About ten, after hoisting the green machine out the water, we joined Chris and Suzanne for a walk up the Bird River. Picture perfect weather, green lush forest, in fact, too lush, the track overgrown with bracken ferns. Wonder why Parks would let one of their premier walking tracks become so dangerous. Had to be very careful finding footing amongst the tangle of tree roots crisscrossing the Earth’s surface.
A shower of white petals drifted through the super fresh air as we followed the river until it noisily raced through the gorge, raising the day’s tempo. Sunshine filtered through small leaf myrtles, the fallen ones carpeting our path. For two hours we marched through a changing parade of small wonders until the Bird River Bridge hove into view. Then quite suddenly our day was shattered by sighting an ungodly modern plastic grating running the length of that historic bridge, ruining its aura. This massive wooden structure has supported freight trains and has withstood the ravages of Tasmania’s west coast weather for more than eleven decades, and had become graced with a carpet of lush mosses. Now Parks in their wisdom has decided to install plastic grating plum down its middle. It was still massively safe without any fear of falling off its exposed sides, that is until now, as there are small timber beams holding the grating in place, something to trip over and fall to your death. The money would have been more wisely spent on signage as there is not one information sign describing flora or fauna on the entire walk. No wonder we can’t get families into the bush, can’t inspire children to respect planet Earth. The whole system needs a shake up.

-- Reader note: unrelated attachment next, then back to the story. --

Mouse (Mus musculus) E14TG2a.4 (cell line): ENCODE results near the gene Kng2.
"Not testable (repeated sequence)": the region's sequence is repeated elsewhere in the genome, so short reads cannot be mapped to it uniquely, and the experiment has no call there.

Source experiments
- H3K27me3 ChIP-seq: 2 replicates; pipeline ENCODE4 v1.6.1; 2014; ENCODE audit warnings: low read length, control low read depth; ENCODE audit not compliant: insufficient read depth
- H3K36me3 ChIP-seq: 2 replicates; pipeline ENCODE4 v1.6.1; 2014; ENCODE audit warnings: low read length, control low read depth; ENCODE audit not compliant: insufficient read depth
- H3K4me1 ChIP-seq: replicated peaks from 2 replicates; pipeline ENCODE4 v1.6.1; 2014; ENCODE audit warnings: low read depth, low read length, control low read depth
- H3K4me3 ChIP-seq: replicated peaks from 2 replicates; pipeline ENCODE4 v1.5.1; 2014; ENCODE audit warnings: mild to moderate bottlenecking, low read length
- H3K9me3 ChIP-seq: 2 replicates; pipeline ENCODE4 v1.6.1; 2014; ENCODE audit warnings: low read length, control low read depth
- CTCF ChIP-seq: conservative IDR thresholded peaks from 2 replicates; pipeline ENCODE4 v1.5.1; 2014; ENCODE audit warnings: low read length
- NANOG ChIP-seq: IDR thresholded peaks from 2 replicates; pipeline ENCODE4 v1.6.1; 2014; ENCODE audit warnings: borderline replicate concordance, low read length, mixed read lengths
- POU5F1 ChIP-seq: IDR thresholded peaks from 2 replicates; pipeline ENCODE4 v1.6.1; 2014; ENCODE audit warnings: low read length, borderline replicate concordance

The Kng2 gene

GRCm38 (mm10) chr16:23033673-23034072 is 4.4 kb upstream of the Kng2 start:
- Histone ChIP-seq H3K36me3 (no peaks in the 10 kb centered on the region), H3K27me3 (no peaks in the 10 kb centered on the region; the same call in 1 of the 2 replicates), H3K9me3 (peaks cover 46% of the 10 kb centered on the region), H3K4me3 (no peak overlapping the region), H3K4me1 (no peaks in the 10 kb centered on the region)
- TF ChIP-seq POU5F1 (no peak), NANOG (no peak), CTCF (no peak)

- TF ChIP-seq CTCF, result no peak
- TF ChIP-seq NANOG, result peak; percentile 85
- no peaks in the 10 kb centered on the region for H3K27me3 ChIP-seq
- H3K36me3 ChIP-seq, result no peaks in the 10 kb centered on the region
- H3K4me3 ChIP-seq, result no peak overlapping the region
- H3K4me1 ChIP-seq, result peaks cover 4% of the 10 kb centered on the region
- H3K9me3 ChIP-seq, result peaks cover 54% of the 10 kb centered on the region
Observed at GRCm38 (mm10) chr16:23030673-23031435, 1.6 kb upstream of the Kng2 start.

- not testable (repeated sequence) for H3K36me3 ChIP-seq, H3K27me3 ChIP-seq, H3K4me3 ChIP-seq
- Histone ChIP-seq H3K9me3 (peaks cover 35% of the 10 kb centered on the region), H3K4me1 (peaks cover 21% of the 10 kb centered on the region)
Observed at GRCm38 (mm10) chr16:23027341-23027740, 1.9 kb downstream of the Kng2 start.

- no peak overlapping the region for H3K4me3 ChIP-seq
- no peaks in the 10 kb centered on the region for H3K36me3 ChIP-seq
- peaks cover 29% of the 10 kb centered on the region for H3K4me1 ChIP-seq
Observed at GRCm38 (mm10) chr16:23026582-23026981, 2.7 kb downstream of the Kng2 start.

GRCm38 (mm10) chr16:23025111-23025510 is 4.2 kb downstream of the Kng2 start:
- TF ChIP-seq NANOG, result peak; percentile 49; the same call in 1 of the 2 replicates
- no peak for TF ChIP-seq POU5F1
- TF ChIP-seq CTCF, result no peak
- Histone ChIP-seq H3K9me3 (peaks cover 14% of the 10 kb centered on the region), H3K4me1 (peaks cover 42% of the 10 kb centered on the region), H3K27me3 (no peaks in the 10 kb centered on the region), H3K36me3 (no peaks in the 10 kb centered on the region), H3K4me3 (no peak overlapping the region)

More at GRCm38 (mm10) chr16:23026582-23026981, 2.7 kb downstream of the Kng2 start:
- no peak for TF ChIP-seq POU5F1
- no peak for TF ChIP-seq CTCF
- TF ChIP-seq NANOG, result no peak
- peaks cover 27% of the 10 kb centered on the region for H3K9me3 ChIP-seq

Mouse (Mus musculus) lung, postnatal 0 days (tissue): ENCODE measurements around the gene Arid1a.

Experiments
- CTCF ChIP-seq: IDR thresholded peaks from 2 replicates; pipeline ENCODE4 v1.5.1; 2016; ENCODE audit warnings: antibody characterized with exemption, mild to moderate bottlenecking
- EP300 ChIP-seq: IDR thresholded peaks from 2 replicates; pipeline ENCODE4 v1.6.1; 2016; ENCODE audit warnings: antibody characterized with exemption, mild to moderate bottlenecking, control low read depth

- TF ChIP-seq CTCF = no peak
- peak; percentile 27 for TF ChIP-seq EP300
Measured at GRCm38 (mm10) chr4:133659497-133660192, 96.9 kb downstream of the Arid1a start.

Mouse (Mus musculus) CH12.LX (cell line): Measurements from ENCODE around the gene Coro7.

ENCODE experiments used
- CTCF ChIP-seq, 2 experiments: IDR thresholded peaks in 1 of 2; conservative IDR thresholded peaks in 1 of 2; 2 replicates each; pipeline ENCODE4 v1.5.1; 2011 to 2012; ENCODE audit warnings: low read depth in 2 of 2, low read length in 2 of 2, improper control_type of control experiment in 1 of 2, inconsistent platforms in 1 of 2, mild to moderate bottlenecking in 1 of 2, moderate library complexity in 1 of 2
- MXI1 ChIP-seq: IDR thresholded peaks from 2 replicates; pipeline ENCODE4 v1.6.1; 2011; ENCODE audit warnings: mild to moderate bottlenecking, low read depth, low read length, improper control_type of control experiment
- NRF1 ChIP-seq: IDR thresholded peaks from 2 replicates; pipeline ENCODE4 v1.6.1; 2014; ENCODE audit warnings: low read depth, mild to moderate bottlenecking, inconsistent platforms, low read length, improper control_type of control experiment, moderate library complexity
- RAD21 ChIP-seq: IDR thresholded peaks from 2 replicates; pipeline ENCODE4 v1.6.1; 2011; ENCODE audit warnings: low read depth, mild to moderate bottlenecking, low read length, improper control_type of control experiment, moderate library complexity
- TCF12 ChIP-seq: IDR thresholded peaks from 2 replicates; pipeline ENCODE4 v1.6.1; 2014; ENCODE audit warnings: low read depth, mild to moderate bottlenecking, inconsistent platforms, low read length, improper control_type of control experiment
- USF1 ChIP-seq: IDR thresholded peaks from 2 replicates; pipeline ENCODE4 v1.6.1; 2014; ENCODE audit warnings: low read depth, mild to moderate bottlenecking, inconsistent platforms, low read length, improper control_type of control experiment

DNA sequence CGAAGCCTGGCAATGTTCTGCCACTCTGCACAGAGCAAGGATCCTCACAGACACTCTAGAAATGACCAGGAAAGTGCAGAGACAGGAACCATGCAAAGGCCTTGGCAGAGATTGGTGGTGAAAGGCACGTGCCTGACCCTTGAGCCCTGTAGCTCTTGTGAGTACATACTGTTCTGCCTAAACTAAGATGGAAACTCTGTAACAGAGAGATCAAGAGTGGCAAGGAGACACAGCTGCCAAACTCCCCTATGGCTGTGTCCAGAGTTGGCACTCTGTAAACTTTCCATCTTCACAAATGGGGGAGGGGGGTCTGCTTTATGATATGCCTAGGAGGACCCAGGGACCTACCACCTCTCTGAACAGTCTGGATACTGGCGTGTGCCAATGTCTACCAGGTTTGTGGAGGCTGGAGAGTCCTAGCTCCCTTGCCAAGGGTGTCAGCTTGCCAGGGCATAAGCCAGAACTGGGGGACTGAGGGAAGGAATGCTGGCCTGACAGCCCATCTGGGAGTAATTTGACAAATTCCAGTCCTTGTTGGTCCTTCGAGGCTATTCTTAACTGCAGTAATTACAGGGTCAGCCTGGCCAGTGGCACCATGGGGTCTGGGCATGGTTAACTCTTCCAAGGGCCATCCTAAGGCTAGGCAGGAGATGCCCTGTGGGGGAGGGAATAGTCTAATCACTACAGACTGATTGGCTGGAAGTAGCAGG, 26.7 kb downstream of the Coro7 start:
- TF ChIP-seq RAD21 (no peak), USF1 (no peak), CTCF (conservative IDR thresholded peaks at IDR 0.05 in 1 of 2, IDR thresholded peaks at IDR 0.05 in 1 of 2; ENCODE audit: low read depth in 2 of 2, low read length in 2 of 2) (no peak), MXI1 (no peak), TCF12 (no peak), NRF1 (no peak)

Upon our return home, with Chris and Suzanne, we went over Trevor’s chart of the Gordon River and Jack copied our waypoints for their use. Chris photographed our chart so at least they are better prepared. Bon Voyage Reliance.
Wednesday 18th January: Kelly Basin